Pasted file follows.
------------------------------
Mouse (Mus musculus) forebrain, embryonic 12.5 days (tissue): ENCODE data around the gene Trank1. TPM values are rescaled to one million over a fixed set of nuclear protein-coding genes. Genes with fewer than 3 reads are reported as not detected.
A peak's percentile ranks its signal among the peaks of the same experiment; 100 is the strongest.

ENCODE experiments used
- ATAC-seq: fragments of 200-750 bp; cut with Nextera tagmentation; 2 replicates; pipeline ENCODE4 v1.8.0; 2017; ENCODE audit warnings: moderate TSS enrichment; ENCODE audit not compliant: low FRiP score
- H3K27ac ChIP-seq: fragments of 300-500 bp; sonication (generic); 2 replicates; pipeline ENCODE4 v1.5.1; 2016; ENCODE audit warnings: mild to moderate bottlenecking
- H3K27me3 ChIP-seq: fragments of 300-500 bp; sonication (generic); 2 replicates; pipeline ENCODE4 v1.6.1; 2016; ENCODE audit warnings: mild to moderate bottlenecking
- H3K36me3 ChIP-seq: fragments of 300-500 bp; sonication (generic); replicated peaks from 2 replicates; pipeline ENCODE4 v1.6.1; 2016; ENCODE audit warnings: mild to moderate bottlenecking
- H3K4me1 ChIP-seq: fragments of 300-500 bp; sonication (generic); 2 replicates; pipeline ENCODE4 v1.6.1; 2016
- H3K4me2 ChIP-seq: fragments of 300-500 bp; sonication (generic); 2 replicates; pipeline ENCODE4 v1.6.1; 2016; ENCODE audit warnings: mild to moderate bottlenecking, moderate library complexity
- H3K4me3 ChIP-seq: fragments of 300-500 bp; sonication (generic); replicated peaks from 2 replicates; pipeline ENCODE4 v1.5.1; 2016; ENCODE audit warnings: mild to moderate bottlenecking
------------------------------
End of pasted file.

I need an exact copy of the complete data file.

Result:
Mouse (Mus musculus) forebrain, embryonic 12.5 days (tissue): ENCODE data around the gene Trank1. TPM values are rescaled to one million over a fixed set of nuclear protein-coding genes. Genes with fewer than 3 reads are reported as not detected.
A peak's percentile ranks its signal among the peaks of the same experiment; 100 is the strongest.

ENCODE experiments used
- ATAC-seq: fragments of 200-750 bp; cut with Nextera tagmentation; 2 replicates; pipeline ENCODE4 v1.8.0; 2017; ENCODE audit warnings: moderate TSS enrichment; ENCODE audit not compliant: low FRiP score
- H3K27ac ChIP-seq: fragments of 300-500 bp; sonication (generic); 2 replicates; pipeline ENCODE4 v1.5.1; 2016; ENCODE audit warnings: mild to moderate bottlenecking
- H3K27me3 ChIP-seq: fragments of 300-500 bp; sonication (generic); 2 replicates; pipeline ENCODE4 v1.6.1; 2016; ENCODE audit warnings: mild to moderate bottlenecking
- H3K36me3 ChIP-seq: fragments of 300-500 bp; sonication (generic); replicated peaks from 2 replicates; pipeline ENCODE4 v1.6.1; 2016; ENCODE audit warnings: mild to moderate bottlenecking
- H3K4me1 ChIP-seq: fragments of 300-500 bp; sonication (generic); 2 replicates; pipeline ENCODE4 v1.6.1; 2016
- H3K4me2 ChIP-seq: fragments of 300-500 bp; sonication (generic); 2 replicates; pipeline ENCODE4 v1.6.1; 2016; ENCODE audit warnings: mild to moderate bottlenecking, moderate library complexity
- H3K4me3 ChIP-seq: fragments of 300-500 bp; sonication (generic); replicated peaks from 2 replicates; pipeline ENCODE4 v1.5.1; 2016; ENCODE audit warnings: mild to moderate bottlenecking